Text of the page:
Pulling himself together, he said, “By the time I got up and out the door, all I saw was the van driving away.”
Jan didn’t say anything more on the way home. Vic wanted to say more but he didn’t know what. He hadn’t forgotten Jan’s accusatory tone right after the kidnapping.
They went in and stood there, listening for the beep on the answering machine, but it didn’t come. Without saying a word, Barry went upstairs to his room. Vic started after him but Jan put a hand on his arm. “I’ll go,” she said. “I think he just needs his mom right now.”
Vic didn’t like it much but he nodded. He had carried Jen’s backpack into the house. It all felt terribly unreal right at that moment. In fact, Vic didn’t know what to feel. It had been easy to know what to feel at first, anger and loss. Buried deep down, he still wanted to find the jerk that had taken his daughter and rip his throat out. But now he was kind of numb.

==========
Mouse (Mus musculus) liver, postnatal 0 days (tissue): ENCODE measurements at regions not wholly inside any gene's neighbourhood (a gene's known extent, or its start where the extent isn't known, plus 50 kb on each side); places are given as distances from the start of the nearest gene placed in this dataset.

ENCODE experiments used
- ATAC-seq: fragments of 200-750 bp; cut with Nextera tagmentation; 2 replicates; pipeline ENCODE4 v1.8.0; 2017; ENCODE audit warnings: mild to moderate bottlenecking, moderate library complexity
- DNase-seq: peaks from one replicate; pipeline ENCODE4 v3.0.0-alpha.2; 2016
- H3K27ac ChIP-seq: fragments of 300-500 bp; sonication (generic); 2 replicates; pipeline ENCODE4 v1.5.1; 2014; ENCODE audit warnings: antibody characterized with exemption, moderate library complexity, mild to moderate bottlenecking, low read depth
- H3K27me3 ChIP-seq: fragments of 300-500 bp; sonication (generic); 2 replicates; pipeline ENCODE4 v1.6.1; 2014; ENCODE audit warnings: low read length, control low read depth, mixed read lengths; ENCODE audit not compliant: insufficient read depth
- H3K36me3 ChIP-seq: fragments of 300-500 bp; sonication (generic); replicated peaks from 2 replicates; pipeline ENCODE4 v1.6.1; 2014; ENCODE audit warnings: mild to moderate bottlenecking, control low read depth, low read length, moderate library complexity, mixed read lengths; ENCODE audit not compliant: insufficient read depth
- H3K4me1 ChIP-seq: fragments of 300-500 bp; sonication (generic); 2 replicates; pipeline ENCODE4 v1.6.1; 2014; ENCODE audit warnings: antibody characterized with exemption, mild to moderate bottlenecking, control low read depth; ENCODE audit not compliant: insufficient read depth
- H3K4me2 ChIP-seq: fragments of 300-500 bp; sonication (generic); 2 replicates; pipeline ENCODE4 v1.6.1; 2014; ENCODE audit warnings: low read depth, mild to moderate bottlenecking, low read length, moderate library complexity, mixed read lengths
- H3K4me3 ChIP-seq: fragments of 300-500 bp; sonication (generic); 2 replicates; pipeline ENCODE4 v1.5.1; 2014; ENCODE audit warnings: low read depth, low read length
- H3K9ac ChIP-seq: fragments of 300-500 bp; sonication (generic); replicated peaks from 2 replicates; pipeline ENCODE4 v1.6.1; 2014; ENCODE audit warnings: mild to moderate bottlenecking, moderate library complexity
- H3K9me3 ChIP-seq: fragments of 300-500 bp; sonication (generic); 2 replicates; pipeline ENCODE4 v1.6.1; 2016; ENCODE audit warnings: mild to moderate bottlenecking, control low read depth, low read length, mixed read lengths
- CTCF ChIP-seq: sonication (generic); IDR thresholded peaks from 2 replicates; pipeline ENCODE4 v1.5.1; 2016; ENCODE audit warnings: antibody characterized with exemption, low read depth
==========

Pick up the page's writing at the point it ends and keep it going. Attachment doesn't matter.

He looked out the window and saw the police car sitting out there. This wasn’t one of the Chargers, it was a Ford that the department had used almost exclusively until the early 2000’s when they had bought the Chargers, much like many surrounding police departments. He could see the two officers sitting in it. Normally officers travelled alone, but this must have been because of the situation.
He went and poured out the old pot of coffee. He got out the Keurig machine they had bought the previous Christmas and brewed up two cups of dark roast. Putting them in ceramic mugs, he walked out and offered them to the cops, who seemed grateful.